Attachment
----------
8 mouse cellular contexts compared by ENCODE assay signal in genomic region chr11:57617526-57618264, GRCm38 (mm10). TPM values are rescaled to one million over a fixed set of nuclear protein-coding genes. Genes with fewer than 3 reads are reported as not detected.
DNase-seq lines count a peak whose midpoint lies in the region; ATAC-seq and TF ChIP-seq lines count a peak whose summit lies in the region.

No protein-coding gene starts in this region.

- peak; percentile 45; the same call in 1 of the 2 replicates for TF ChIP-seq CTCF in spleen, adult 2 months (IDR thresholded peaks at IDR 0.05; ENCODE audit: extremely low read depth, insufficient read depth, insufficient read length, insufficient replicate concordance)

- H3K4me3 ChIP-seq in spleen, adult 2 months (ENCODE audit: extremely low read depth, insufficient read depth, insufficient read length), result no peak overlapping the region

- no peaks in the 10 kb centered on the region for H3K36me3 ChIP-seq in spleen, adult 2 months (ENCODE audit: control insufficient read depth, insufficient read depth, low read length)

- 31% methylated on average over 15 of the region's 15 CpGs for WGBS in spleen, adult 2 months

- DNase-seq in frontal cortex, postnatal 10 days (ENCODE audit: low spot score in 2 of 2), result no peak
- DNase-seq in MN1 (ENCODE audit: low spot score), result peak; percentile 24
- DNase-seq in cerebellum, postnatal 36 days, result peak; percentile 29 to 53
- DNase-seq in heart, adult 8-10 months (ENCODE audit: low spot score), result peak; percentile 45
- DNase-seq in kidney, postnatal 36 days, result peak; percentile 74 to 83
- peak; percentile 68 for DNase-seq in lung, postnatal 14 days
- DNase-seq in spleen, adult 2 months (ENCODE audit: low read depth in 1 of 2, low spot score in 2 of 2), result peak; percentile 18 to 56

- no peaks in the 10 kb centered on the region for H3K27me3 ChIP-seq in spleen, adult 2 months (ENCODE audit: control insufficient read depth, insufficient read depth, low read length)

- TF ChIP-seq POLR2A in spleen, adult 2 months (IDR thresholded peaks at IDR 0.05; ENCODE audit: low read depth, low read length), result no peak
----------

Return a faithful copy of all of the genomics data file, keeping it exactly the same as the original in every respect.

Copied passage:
8 mouse cellular contexts compared by ENCODE assay signal in genomic region chr11:57617526-57618264, GRCm38 (mm10). TPM values are rescaled to one million over a fixed set of nuclear protein-coding genes. Genes with fewer than 3 reads are reported as not detected.
DNase-seq lines count a peak whose midpoint lies in the region; ATAC-seq and TF ChIP-seq lines count a peak whose summit lies in the region.

No protein-coding gene starts in this region.

- peak; percentile 45; the same call in 1 of the 2 replicates for TF ChIP-seq CTCF in spleen, adult 2 months (IDR thresholded peaks at IDR 0.05; ENCODE audit: extremely low read depth, insufficient read depth, insufficient read length, insufficient replicate concordance)

- H3K4me3 ChIP-seq in spleen, adult 2 months (ENCODE audit: extremely low read depth, insufficient read depth, insufficient read length), result no peak overlapping the region

- no peaks in the 10 kb centered on the region for H3K36me3 ChIP-seq in spleen, adult 2 months (ENCODE audit: control insufficient read depth, insufficient read depth, low read length)

- 31% methylated on average over 15 of the region's 15 CpGs for WGBS in spleen, adult 2 months

- DNase-seq in frontal cortex, postnatal 10 days (ENCODE audit: low spot score in 2 of 2), result no peak
- DNase-seq in MN1 (ENCODE audit: low spot score), result peak; percentile 24
- DNase-seq in cerebellum, postnatal 36 days, result peak; percentile 29 to 53
- DNase-seq in heart, adult 8-10 months (ENCODE audit: low spot score), result peak; percentile 45
- DNase-seq in kidney, postnatal 36 days, result peak; percentile 74 to 83
- peak; percentile 68 for DNase-seq in lung, postnatal 14 days
- DNase-seq in spleen, adult 2 months (ENCODE audit: low read depth in 1 of 2, low spot score in 2 of 2), result peak; percentile 18 to 56

- no peaks in the 10 kb centered on the region for H3K27me3 ChIP-seq in spleen, adult 2 months (ENCODE audit: control insufficient read depth, insufficient read depth, low read length)

- TF ChIP-seq POLR2A in spleen, adult 2 months (IDR thresholded peaks at IDR 0.05; ENCODE audit: low read depth, low read length), result no peak